Excelsior, an Atkin 'Cruising Canoe'

Discussion in 'Wooden Boat Building and Restoration' started by troy2000, Nov 6, 2010.

  1. troy2000
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    troy2000 Senior Member

    At least I won't have that problem. 1 1/2" =1' 0" is a standard scale.

    When I said I need to run down a scale, I was referring to the missing vertical ruler or scale on the drafting machine. I stuck the pair of them under the passenger seat of my pickup when I hauled the table home, and one is gone. I have no idea when or where it went.

    Yep, it's a fancy table. Not bad at all, for a yard-sale special....

    But it's no fancier than the model boat you're building. I'm looking forward to seeing pic's of that in action.
     
  2. troy2000
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    troy2000 Senior Member

    Why I don't have the molds for the model done yet...

    Last week when I taped the pieces of wood to the table so I could loft the molds for the model on them, the protractor head started freezing up. After about twenty minutes, everything on it was locked up tighter than a gnat's *. So I started taking it apart... stupid thing to do, because I knew I was short on time. The problem was fine grit everywhere, that started working into the close tolerances as I used it.

    My best guess is that the table and drafting machine spent some serious time in a garage somewhere. A while back I bought a 9mm Tokarev pistol on consignment. The original owner had bought it thirty years earlier and never used it; it spent its entire life sitting on a garage shelf. Even though it was still in the original cardboard box, the same sort of fine grit had sifted into the gun everywhere. I had to take it completely apart (way beyond field stripping it), wash and lube everything, and put it back together again.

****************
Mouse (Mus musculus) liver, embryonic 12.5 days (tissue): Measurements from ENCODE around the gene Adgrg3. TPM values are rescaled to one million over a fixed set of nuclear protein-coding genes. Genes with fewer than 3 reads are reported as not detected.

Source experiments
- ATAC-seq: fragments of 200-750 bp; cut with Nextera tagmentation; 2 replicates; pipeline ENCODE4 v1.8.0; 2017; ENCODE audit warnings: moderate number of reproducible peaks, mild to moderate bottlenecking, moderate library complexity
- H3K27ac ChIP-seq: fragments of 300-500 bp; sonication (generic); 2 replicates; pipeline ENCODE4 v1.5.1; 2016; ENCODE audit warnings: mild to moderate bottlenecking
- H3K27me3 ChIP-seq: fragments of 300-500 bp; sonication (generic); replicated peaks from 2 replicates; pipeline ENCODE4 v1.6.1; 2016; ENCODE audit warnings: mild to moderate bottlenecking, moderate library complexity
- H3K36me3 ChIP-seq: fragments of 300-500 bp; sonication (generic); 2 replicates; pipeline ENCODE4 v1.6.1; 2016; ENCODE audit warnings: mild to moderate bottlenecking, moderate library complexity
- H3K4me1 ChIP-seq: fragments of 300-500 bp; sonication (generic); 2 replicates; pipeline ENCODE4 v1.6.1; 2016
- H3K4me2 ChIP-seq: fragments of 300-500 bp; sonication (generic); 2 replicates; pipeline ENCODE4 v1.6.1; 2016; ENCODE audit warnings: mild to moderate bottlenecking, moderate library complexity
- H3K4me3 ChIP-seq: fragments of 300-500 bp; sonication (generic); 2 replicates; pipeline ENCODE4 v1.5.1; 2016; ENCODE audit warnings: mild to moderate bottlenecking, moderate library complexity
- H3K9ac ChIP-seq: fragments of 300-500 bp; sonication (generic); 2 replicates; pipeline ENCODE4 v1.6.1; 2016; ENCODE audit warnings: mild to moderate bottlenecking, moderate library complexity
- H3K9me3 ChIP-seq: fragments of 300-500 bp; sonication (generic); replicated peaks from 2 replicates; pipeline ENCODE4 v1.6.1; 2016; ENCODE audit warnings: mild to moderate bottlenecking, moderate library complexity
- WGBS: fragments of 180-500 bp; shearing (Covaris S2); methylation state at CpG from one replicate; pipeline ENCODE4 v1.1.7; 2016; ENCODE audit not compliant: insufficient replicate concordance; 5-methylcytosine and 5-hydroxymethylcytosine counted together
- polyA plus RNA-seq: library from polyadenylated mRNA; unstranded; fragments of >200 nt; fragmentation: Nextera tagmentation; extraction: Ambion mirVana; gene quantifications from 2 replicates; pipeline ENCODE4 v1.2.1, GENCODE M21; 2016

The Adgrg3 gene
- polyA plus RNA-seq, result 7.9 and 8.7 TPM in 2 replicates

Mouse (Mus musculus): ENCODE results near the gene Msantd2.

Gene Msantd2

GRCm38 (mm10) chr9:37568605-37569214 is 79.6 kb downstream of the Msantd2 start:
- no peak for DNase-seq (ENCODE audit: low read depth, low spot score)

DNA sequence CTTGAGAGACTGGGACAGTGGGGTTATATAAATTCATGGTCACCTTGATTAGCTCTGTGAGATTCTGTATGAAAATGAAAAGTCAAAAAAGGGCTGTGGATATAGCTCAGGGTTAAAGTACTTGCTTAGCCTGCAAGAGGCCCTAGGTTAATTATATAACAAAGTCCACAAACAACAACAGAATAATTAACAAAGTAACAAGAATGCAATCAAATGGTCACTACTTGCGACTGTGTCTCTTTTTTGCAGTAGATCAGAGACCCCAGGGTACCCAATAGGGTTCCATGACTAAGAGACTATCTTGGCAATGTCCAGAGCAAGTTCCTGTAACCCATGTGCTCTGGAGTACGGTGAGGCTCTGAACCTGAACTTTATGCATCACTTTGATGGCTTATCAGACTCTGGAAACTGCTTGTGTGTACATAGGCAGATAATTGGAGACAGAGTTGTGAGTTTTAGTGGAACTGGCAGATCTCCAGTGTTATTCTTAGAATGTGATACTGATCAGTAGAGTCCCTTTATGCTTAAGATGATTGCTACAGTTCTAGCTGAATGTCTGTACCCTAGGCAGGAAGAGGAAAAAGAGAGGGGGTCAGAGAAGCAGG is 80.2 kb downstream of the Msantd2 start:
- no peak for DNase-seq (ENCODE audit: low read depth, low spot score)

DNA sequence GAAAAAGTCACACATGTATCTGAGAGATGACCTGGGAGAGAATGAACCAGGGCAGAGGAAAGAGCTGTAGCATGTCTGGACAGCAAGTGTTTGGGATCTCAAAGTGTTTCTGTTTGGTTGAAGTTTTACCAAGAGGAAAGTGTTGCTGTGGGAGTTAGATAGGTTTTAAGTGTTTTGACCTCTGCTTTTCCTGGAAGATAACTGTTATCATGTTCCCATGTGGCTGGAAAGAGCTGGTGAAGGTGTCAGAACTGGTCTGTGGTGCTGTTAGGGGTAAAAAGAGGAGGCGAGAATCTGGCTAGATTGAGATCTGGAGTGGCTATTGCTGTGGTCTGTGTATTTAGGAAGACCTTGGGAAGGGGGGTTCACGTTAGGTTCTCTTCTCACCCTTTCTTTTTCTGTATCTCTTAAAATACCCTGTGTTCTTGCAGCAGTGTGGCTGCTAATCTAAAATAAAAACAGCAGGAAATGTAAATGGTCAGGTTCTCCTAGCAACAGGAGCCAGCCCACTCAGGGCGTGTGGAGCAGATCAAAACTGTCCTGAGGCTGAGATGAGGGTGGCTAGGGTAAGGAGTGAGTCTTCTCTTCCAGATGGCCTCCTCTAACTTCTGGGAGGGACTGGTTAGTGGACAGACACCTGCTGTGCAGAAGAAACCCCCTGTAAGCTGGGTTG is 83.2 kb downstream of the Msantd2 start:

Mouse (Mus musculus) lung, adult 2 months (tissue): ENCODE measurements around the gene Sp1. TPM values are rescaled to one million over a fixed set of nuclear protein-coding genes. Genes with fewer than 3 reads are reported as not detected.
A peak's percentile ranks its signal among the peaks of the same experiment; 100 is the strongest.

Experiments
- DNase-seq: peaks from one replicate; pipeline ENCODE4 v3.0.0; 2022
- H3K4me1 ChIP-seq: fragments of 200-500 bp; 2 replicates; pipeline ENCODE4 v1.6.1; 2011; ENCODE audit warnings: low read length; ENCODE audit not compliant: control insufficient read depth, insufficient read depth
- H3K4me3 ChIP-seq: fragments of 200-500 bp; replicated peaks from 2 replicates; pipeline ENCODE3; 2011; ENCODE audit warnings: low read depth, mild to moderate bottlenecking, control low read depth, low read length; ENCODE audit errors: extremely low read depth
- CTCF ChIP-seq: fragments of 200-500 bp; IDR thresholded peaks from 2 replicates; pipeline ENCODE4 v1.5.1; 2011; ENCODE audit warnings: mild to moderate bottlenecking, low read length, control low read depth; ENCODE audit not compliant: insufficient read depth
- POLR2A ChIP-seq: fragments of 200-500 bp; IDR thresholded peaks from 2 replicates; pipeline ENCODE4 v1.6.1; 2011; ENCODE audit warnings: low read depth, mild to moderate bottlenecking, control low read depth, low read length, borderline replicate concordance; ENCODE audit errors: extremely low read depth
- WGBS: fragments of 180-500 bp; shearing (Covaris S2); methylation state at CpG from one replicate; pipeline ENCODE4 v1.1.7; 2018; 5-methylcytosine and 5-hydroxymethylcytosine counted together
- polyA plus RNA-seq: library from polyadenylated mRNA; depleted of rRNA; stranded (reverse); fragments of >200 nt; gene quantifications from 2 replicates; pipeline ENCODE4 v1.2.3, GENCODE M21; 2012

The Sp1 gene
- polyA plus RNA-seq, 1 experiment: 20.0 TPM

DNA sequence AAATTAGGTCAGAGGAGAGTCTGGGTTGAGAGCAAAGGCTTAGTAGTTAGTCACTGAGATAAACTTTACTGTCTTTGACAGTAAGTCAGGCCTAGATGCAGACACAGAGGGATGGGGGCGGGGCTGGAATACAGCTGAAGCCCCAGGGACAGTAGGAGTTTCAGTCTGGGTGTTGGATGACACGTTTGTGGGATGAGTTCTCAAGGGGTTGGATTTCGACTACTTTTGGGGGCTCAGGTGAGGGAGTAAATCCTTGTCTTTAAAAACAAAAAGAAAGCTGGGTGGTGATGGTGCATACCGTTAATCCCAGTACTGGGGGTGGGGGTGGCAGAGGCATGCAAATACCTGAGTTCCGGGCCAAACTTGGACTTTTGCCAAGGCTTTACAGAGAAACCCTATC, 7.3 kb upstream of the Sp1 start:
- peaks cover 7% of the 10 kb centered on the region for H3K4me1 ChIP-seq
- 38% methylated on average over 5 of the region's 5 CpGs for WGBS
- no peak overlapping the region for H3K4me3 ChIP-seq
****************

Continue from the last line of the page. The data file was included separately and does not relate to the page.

Getting back to the protractor head... when I started, I had no intention of doing a complete disassembly. But every joint and every contact point had that friggen grit in it. Before I knew, it I had parts and pieces everywhere. Normally when I do that to something I lay everything out in order, on a table somewhere out of the way. Instead, all the protractor head bits and pieces wound up in a glass jar when I had to break off and head to work.

    Nothing like coming back a week later, and trying to remember how the thing goes together. Fortunately, Vemco posts a genuinely useful manual online for its drafting machine; one that includes an exploded diagram of the protractor head. But it still took me several hours to get it back together. I started out with no idea how the thing worked inside, for starters. And there were fine-tolerance shim washers everywhere -- in different thicknesses, unmarked, and definitely not interchangeable. It took me more than a few trial assemblies to get all of them in the right place.